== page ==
Another important issue in terms of call centers’ practices is the recording of calls. Today, almost
every call center records phone calls for various reasons. For such cases, the Office concl
uded that if
the called person communicates specific information within a call, which in conjunction with his/her
voice and the date and time of the recording would enable his/her identification, the record should be
considered as personal data. Again, it
is therefore necessary to determine whether it is possible to
specifically identify any person described in the call. There have been cases when callers have, often
inadvertently, identified themselves or a third person during the call. This issue is close
ly linked with
the question of consent of the caller with the recording of the given call. Given that the processing of
personal data requires the consent of data subjects, and given that the processing of personal data
means its collection, disclosure, mo
dification and storage, such consent is also necessary in relation to
the recording of calls.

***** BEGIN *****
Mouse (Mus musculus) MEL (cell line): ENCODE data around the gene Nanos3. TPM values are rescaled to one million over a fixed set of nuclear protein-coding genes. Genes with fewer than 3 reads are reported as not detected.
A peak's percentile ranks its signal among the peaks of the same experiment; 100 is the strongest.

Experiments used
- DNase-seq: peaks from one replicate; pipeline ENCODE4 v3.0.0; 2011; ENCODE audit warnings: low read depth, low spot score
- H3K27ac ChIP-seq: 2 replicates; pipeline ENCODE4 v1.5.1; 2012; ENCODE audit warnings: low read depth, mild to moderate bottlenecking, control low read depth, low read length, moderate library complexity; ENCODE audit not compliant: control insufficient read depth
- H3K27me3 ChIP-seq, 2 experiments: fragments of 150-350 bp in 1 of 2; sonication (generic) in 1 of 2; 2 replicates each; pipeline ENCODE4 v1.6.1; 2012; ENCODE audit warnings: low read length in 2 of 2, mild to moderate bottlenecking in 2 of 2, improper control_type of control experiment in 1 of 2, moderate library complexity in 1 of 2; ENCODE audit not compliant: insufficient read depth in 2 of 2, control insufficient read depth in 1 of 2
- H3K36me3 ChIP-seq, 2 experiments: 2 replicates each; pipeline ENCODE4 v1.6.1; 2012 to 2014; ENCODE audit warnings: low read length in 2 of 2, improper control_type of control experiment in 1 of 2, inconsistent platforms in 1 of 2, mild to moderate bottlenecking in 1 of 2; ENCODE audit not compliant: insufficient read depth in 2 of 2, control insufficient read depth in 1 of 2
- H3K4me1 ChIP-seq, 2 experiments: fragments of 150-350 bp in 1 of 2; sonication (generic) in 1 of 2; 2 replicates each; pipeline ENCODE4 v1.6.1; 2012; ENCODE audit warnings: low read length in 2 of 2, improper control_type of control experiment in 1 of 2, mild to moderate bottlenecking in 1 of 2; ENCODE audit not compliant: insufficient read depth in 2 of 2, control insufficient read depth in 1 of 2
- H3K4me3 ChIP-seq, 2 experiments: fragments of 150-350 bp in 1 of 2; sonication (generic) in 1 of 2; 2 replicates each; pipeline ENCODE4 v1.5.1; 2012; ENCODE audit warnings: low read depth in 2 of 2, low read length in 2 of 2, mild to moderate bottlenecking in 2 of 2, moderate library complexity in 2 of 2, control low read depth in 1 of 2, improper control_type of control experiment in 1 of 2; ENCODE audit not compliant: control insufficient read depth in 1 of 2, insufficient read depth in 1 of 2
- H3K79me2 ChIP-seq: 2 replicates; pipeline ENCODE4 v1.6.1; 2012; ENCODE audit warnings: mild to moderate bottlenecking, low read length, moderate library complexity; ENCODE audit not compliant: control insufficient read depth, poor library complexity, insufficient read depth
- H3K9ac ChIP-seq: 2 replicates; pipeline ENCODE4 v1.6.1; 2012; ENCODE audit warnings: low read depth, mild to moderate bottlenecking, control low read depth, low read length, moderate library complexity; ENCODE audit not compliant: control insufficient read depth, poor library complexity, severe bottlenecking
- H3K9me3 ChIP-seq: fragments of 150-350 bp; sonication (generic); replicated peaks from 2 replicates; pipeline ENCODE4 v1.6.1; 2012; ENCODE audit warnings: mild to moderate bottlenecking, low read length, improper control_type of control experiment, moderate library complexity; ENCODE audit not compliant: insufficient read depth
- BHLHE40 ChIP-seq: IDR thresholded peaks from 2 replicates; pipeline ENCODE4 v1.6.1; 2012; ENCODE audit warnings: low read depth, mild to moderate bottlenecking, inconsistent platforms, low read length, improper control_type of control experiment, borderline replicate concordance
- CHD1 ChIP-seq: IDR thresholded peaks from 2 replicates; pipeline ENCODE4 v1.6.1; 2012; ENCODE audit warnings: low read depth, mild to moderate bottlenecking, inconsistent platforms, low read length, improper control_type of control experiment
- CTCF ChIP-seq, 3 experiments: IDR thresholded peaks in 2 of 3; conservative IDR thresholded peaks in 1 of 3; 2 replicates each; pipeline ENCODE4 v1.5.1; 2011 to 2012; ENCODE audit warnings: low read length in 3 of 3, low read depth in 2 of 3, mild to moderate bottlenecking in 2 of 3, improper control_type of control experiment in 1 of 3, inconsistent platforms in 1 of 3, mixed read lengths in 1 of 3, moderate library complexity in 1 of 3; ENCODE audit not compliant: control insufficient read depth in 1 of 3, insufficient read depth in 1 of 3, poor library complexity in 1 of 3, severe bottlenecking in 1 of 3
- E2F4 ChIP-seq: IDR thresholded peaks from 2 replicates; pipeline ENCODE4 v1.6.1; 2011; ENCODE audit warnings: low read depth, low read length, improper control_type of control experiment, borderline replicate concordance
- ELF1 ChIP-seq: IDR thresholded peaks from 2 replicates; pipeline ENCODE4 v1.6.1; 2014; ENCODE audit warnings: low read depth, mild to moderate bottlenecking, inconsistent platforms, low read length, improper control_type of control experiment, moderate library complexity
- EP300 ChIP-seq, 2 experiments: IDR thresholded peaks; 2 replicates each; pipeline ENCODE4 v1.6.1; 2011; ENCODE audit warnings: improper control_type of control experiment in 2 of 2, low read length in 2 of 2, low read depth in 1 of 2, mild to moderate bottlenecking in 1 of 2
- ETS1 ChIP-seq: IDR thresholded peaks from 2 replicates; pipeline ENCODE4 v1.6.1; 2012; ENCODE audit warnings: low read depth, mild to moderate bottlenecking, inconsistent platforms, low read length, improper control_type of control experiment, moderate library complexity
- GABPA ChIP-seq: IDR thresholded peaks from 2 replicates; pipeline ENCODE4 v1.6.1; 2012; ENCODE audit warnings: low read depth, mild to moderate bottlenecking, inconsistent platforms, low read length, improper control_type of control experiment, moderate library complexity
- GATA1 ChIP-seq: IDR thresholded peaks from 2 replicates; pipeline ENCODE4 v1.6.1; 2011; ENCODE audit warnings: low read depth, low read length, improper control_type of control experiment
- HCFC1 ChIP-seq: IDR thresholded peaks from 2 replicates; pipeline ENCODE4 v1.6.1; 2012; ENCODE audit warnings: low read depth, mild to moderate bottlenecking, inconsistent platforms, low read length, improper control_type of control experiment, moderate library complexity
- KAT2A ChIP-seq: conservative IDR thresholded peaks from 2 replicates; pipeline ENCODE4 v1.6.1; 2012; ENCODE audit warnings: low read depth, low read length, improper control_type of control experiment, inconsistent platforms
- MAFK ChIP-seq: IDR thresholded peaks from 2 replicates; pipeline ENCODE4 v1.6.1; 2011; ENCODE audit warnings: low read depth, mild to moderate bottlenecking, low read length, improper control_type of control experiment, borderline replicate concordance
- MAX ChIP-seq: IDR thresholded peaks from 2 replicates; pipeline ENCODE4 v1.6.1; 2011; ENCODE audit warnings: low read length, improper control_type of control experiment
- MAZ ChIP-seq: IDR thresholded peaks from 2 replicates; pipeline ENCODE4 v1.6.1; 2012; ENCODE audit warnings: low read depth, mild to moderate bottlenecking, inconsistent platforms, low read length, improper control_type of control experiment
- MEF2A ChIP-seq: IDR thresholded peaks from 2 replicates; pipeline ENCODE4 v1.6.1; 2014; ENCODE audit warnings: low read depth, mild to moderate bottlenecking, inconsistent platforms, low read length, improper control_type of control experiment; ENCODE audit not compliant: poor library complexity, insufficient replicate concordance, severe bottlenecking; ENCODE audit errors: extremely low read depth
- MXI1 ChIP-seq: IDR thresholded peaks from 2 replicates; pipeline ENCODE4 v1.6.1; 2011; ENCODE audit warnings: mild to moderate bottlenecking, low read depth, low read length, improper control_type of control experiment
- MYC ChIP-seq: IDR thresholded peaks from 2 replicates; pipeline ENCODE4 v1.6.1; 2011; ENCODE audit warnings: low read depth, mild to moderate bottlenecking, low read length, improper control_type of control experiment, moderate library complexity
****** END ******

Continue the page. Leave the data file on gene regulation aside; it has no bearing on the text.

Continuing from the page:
Generally, personal data may only be processed in accordance with the purpose for which it was
collected and to which the data subject has given his/her consent.
When giving consent, the data
subject must be informed about the purpose of the processing, as well as to which data the consent is
given, to which controller and for what period of time. The controller of personal data is further
obliged to inform the dat
a subject in advance about his/her right of access to the processed information
and his/her rights in cases where he/she considers that the processing is not being carried out in
accordance with the law. The processing of personal data of minors is possibl
e only with the consent
of their guardian since, due to their age, they are often unable to determine with certainty the degree of
threat to their privacy.